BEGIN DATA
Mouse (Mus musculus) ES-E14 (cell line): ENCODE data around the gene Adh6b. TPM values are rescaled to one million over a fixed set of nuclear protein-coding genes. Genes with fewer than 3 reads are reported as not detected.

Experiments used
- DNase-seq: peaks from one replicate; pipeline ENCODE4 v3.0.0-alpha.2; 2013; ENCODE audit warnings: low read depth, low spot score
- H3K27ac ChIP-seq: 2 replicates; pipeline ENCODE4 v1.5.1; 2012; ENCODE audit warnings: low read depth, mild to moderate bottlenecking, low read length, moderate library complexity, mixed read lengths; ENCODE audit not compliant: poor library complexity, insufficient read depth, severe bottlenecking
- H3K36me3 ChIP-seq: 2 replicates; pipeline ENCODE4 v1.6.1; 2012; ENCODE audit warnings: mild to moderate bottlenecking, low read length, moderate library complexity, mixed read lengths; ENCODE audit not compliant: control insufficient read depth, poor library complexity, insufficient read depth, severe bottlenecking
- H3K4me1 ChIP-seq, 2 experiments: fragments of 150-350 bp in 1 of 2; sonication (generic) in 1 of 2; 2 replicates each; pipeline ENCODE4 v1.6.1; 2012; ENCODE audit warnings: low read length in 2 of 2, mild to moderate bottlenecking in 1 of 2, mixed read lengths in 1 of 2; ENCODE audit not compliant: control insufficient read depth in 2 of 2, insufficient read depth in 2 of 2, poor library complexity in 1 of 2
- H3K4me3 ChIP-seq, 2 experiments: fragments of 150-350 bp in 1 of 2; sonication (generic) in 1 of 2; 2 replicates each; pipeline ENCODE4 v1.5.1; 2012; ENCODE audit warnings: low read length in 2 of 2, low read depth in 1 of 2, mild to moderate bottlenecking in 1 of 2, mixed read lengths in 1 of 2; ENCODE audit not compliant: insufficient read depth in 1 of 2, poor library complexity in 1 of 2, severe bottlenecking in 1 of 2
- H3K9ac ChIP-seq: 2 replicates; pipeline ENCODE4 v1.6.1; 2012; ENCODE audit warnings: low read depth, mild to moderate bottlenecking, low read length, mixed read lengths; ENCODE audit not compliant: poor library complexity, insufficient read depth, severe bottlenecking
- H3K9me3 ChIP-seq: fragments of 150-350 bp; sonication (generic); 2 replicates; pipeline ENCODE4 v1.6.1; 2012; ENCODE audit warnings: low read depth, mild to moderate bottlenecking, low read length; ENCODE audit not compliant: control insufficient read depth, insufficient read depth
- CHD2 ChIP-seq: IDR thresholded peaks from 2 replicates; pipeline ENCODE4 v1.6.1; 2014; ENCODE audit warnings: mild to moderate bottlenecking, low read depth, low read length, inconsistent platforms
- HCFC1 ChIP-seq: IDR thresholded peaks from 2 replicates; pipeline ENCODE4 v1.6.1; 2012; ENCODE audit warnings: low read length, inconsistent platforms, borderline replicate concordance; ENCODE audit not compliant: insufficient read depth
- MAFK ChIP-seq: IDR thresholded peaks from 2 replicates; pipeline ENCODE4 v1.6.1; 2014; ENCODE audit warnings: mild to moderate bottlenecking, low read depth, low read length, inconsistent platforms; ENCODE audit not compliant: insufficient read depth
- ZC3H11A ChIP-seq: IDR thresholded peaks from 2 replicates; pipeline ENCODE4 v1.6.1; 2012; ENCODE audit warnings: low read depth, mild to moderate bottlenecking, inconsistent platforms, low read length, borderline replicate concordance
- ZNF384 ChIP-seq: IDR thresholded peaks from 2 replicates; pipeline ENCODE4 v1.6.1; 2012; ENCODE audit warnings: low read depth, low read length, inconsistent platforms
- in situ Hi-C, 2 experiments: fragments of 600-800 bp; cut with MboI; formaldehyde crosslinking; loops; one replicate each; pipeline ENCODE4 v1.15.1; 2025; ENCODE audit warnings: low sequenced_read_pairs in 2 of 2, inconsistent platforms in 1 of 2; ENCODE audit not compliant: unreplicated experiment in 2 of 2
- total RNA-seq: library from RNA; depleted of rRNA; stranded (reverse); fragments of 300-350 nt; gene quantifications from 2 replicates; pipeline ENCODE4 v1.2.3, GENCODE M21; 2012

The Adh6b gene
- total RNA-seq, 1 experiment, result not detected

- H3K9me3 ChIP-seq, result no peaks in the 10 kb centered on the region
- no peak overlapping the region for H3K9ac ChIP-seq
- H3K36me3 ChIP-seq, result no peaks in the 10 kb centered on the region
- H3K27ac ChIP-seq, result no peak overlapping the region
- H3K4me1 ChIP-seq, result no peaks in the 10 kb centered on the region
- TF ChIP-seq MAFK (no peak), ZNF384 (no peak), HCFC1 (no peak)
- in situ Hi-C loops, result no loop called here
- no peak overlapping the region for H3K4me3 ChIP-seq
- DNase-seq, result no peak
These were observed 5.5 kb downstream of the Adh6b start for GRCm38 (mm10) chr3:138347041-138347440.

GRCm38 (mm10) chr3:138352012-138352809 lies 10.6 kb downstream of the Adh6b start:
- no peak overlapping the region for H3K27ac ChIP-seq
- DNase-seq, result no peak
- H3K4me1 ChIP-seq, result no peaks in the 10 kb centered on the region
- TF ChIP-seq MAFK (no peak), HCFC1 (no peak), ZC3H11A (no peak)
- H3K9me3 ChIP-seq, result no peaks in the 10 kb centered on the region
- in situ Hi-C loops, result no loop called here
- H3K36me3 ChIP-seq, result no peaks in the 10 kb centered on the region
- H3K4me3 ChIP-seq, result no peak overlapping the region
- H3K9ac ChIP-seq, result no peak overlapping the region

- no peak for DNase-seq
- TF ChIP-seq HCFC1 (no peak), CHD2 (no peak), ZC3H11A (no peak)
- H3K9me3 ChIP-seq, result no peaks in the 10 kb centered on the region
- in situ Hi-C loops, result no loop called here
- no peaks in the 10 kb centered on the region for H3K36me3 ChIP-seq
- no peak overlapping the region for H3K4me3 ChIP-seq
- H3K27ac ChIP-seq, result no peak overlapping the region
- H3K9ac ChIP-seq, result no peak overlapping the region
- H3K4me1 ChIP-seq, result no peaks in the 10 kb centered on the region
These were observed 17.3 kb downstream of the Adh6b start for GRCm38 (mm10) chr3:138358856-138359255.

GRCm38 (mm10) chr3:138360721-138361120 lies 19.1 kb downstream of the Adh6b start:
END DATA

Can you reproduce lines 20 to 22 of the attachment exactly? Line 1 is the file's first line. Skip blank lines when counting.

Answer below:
- no peak overlapping the region for H3K9ac ChIP-seq
- H3K36me3 ChIP-seq, result no peaks in the 10 kb centered on the region
- H3K27ac ChIP-seq, result no peak overlapping the region